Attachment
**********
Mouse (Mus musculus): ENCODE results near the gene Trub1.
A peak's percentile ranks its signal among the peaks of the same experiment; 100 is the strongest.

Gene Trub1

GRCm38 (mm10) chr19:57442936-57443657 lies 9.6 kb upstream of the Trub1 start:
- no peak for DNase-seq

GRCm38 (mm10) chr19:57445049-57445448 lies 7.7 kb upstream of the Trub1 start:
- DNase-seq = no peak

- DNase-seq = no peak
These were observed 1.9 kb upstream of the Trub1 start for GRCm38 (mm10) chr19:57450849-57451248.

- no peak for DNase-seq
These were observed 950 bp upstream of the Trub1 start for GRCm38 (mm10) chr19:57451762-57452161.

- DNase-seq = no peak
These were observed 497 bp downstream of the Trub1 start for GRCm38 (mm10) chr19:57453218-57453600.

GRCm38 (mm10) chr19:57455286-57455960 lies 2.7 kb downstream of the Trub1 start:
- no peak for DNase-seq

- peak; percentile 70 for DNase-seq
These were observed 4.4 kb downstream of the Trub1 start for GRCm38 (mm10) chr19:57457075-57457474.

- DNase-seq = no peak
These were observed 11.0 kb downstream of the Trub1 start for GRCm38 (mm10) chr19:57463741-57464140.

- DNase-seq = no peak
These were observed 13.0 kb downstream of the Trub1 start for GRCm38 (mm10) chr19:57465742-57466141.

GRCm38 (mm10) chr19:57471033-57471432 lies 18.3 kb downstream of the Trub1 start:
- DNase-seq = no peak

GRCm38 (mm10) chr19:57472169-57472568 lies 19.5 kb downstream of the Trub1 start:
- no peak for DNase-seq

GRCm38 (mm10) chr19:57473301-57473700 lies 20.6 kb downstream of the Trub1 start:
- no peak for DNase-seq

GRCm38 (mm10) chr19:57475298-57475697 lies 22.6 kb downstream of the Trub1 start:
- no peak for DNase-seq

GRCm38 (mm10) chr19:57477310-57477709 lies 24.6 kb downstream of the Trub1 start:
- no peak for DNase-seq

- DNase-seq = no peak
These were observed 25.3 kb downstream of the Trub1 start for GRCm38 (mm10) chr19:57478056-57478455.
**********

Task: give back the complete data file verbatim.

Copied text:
Mouse (Mus musculus): ENCODE results near the gene Trub1.
A peak's percentile ranks its signal among the peaks of the same experiment; 100 is the strongest.

Gene Trub1

GRCm38 (mm10) chr19:57442936-57443657 lies 9.6 kb upstream of the Trub1 start:
- no peak for DNase-seq

GRCm38 (mm10) chr19:57445049-57445448 lies 7.7 kb upstream of the Trub1 start:
- DNase-seq = no peak

- DNase-seq = no peak
These were observed 1.9 kb upstream of the Trub1 start for GRCm38 (mm10) chr19:57450849-57451248.

- no peak for DNase-seq
These were observed 950 bp upstream of the Trub1 start for GRCm38 (mm10) chr19:57451762-57452161.

- DNase-seq = no peak
These were observed 497 bp downstream of the Trub1 start for GRCm38 (mm10) chr19:57453218-57453600.

GRCm38 (mm10) chr19:57455286-57455960 lies 2.7 kb downstream of the Trub1 start:
- no peak for DNase-seq

- peak; percentile 70 for DNase-seq
These were observed 4.4 kb downstream of the Trub1 start for GRCm38 (mm10) chr19:57457075-57457474.

- DNase-seq = no peak
These were observed 11.0 kb downstream of the Trub1 start for GRCm38 (mm10) chr19:57463741-57464140.

- DNase-seq = no peak
These were observed 13.0 kb downstream of the Trub1 start for GRCm38 (mm10) chr19:57465742-57466141.

GRCm38 (mm10) chr19:57471033-57471432 lies 18.3 kb downstream of the Trub1 start:
- DNase-seq = no peak

GRCm38 (mm10) chr19:57472169-57472568 lies 19.5 kb downstream of the Trub1 start:
- no peak for DNase-seq

GRCm38 (mm10) chr19:57473301-57473700 lies 20.6 kb downstream of the Trub1 start:
- no peak for DNase-seq

GRCm38 (mm10) chr19:57475298-57475697 lies 22.6 kb downstream of the Trub1 start:
- no peak for DNase-seq

GRCm38 (mm10) chr19:57477310-57477709 lies 24.6 kb downstream of the Trub1 start:
- no peak for DNase-seq

- DNase-seq = no peak
These were observed 25.3 kb downstream of the Trub1 start for GRCm38 (mm10) chr19:57478056-57478455.